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J.J. Colagrande Headshot

After the Heat Championship

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Mid-July, that awkward period of time between the end of the NBA and the start of football, a period once reserved for baseball -- but really? Even with the rise of Marlins ace Jose Fernandez, really? I usually enjoy summer horse racing, the ponies at Del Mar and Saratoga, but really? Really -- this year -- I can't get my mind off the Heat.

I attended 35 games this year, just buying tickets like a fan, and felt really connected to the season -- found inspiration in the acquisition of Ray Allen and Chris Anderson; the team chemistry in the Harlem Shake video; the 27-game winning streak (really sabotaged in Chicago), the play of D-Wade midseason, LeBron all season, Rio and Miller in the Playoffs; Game 6 of the Finals and then LeBron and Battier in Game 7.

It was a heck of a journey to the Larry O'Brien trophy but we endured. However, once we earned our second consecutive championship, the after effects -- to me -- earn mixed reviews.

Understand the following comes from a place of sincere interest for Miami -- for our wonderful city to continue to evolve into a world-class destination, a place of culture and intelligence, worthy of comparison to cities like Chicago, New York, D.C., who look at us like we're an un-evolved, fun-in-the-sun, party destination. I understand the point of view that we shouldn't care what others think, but I disagree -- we should work extra hard to evolve from a stale reputation, left over from the '80s, of Miami Vice, Scarface, of look at how weird we are. We should work extra hard to evolve Florida's reputation.

We did do some things right.

The parade was awesome. Four-hundred thousand on a Monday afternoon, downtown, extra special when we won last year; awesome -- even more so when the Baltimore Ravens tried us and it blew up in their faces. The parade was a total win for Miami.

Also, right after we won, we tossed the Spurs deference; you could tell the brass upstairs (Arison, Riley) made sure the boys behaved and gave the Spurs respect. But, things slowly went downhill. It's tempting to criticize LeBron's initial reaction after winning when he yelled to the world "I ain't worried about nothing." -- a reference to the French Montana song: "Ain't Worried About Nothin." The moment was a little hood -- cocky -- but it was authentic, and LeBron earned it with a Game 7 box score: 37 Pts, 12 Reb, 4 Ast, 2 Stl.

That song was played all over Miami for like a week. It's actually a pretty good song.

It's also tempting to criticize the after-party at Story, only because it completely feeds the narrative I'm trying to evolve us out of, that Miami is only a fun-in-the-sun party destination without intelligent culture, but, events like those, which might not be as humble as Shane Battier's tradition of eating at Denny's, are indeed tradition (they partied at Liv last year) and they show team camaraderie (Pat Riley's 68-year-old butt was at the party).

So, allowing LeBron a pass on the Montana remark, and the team a pass on the party -- a few things still occurred in the aftermath that made us look bad to the rest of the country.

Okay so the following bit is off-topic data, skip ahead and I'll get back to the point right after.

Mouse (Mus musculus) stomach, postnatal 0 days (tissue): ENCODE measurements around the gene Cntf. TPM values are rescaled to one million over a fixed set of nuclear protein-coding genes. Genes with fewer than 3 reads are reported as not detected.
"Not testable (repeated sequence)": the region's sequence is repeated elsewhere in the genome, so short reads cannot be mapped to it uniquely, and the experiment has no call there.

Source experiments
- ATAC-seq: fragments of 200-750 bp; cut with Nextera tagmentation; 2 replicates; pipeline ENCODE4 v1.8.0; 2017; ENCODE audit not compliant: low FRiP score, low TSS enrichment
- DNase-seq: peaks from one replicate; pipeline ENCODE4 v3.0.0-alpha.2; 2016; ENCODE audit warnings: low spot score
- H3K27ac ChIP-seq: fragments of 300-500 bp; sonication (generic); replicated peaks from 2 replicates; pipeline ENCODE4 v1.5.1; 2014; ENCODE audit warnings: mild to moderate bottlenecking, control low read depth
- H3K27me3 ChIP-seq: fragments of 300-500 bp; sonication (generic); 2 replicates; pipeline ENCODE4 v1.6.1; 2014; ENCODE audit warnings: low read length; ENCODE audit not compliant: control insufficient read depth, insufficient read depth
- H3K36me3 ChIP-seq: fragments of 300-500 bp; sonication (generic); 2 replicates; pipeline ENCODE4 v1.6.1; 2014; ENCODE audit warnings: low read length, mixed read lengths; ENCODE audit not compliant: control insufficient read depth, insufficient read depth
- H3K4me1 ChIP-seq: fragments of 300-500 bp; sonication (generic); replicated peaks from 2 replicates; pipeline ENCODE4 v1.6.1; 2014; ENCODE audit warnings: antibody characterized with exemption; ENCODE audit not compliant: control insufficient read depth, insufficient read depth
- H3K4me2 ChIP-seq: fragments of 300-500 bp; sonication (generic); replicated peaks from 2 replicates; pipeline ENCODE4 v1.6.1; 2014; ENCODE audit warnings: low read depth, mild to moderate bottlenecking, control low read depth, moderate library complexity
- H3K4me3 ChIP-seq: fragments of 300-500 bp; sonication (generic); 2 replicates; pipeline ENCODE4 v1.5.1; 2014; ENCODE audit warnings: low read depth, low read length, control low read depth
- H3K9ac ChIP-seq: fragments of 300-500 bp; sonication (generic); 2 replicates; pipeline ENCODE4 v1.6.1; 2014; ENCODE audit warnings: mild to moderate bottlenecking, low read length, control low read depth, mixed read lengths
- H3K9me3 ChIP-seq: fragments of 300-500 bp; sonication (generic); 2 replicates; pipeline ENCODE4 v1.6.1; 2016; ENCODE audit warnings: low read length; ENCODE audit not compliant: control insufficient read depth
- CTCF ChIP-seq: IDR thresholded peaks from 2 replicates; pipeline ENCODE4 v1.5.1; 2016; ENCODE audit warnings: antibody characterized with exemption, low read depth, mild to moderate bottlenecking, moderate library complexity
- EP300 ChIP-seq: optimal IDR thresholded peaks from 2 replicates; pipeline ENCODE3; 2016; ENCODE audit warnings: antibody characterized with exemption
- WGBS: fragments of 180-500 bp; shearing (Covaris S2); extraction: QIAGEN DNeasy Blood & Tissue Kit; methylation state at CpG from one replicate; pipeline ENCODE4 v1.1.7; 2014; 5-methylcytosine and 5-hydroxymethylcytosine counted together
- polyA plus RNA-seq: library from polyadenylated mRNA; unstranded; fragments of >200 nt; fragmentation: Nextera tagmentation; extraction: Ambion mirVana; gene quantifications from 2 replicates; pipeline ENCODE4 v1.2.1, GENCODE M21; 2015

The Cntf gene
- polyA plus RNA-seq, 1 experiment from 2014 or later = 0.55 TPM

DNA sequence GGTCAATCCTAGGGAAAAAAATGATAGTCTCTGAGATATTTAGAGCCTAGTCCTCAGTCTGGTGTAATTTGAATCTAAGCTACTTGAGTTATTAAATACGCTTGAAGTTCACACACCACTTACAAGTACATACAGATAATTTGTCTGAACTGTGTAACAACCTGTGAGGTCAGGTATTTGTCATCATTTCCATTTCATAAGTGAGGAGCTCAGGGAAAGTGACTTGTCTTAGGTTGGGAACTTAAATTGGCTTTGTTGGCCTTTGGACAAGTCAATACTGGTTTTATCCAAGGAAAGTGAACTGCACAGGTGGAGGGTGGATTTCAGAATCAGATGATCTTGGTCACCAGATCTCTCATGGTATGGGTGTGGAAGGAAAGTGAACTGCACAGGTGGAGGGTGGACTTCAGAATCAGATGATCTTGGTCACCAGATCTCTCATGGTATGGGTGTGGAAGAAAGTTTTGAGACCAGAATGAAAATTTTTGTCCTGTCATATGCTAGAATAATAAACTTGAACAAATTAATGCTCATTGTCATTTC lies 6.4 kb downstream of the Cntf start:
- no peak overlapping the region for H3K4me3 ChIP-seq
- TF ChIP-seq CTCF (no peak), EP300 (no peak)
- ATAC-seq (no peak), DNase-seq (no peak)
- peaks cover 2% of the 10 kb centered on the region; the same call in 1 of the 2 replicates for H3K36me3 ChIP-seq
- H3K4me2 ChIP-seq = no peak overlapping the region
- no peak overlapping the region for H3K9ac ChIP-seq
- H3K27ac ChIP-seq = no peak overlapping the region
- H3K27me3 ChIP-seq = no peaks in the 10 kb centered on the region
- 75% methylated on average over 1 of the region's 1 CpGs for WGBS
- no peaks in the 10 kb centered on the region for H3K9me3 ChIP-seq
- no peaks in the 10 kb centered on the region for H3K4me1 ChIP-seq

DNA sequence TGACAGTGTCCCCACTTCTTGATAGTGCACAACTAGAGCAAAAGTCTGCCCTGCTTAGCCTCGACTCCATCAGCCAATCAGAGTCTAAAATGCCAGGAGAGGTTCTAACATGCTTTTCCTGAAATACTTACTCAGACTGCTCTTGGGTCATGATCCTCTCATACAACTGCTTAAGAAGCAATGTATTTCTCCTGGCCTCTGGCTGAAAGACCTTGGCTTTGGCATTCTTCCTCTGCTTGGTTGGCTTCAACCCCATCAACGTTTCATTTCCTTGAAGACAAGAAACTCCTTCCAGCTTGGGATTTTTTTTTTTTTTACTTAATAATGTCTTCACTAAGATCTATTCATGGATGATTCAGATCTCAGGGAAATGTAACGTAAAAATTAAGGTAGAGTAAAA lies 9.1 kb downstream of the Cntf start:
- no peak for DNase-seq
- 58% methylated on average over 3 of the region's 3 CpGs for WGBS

LeBron's Stankface

The day after the victory LeBron made a 14-second video, basically telling all his haters what he thought. "Man, I don't know what to say. I'm the champion, two times, two rings -- that shit stink -- don't it -- eewwww." On one hand, it was proud, funny, and entertaining; but on the other, it felt unnecessary, egotistic, and rude -- like LeBron pooped on his haters, including the Spurs, classy in defeat, and then rubbed their faces in it.

It was unnecessary.

The LeBatard Rant
I'm a fan of LeBatard; he's great for South Florida; a big dog who's hitting the trifecta: success in print, radio, and broadcast journalism. Even though Lebbitz is fundamentally just a sports nerd, he's also psychological, insightful and pleasantly awkward. His championship rant: just awkward and kind of douche. Granted, the rant was pure entertainment, funny, slightly ironic and self-deprecating. It was not meant to be taken seriously -- but, at the same time, it unnecessarily fed hungry haters, was disrespectful to a worthy opponent, it went on way too long and it made Miami look childish. It also paled in comparison to his other rants, like LeBron choosing Miami, or the Pacers.

Pots and Pans
Banging on pots and pans is a silly tradition. I understand where it comes from: it's connected to the percussion of Latin music and the Cuban and Dominican communities. The pots and pans came out for the Marlins and the Heat before and now it's like our thing, but it's dumb. Granted -- it's extremely hard to condemn any fan happy enough to peacefully take to the street to make noise in gleeful celebration, but, and I wrote about this in the Newtimes, this tradition has been exploited and commodified by the local media and, really, how does it make us look to the rest of the country?

At the end of the year, it was an amazing season -- the best in the Heat's history. And when I write these things, it's only because I want Miami to grow into the best city we can be.